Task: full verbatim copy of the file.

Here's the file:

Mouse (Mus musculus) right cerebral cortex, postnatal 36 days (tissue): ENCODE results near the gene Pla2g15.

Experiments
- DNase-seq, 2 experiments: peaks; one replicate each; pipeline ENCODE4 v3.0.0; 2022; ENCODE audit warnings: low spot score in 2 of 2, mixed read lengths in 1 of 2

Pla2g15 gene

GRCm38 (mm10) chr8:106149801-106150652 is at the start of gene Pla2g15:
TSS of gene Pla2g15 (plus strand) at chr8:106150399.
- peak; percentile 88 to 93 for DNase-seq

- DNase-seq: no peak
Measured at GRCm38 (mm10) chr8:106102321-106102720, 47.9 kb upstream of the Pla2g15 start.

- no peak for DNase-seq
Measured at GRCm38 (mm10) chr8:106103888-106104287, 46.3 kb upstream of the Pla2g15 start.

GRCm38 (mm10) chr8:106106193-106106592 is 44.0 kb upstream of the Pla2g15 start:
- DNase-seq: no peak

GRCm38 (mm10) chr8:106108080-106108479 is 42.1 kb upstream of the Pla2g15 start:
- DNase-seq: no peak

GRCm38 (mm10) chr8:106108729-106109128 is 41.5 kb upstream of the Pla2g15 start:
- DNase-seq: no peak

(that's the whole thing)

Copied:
Mouse (Mus musculus) right cerebral cortex, postnatal 36 days (tissue): ENCODE results near the gene Pla2g15.

Experiments
- DNase-seq, 2 experiments: peaks; one replicate each; pipeline ENCODE4 v3.0.0; 2022; ENCODE audit warnings: low spot score in 2 of 2, mixed read lengths in 1 of 2

Pla2g15 gene

GRCm38 (mm10) chr8:106149801-106150652 is at the start of gene Pla2g15:
TSS of gene Pla2g15 (plus strand) at chr8:106150399.
- peak; percentile 88 to 93 for DNase-seq

- DNase-seq: no peak
Measured at GRCm38 (mm10) chr8:106102321-106102720, 47.9 kb upstream of the Pla2g15 start.

- no peak for DNase-seq
Measured at GRCm38 (mm10) chr8:106103888-106104287, 46.3 kb upstream of the Pla2g15 start.

GRCm38 (mm10) chr8:106106193-106106592 is 44.0 kb upstream of the Pla2g15 start:
- DNase-seq: no peak

GRCm38 (mm10) chr8:106108080-106108479 is 42.1 kb upstream of the Pla2g15 start:
- DNase-seq: no peak

GRCm38 (mm10) chr8:106108729-106109128 is 41.5 kb upstream of the Pla2g15 start:
- DNase-seq: no peak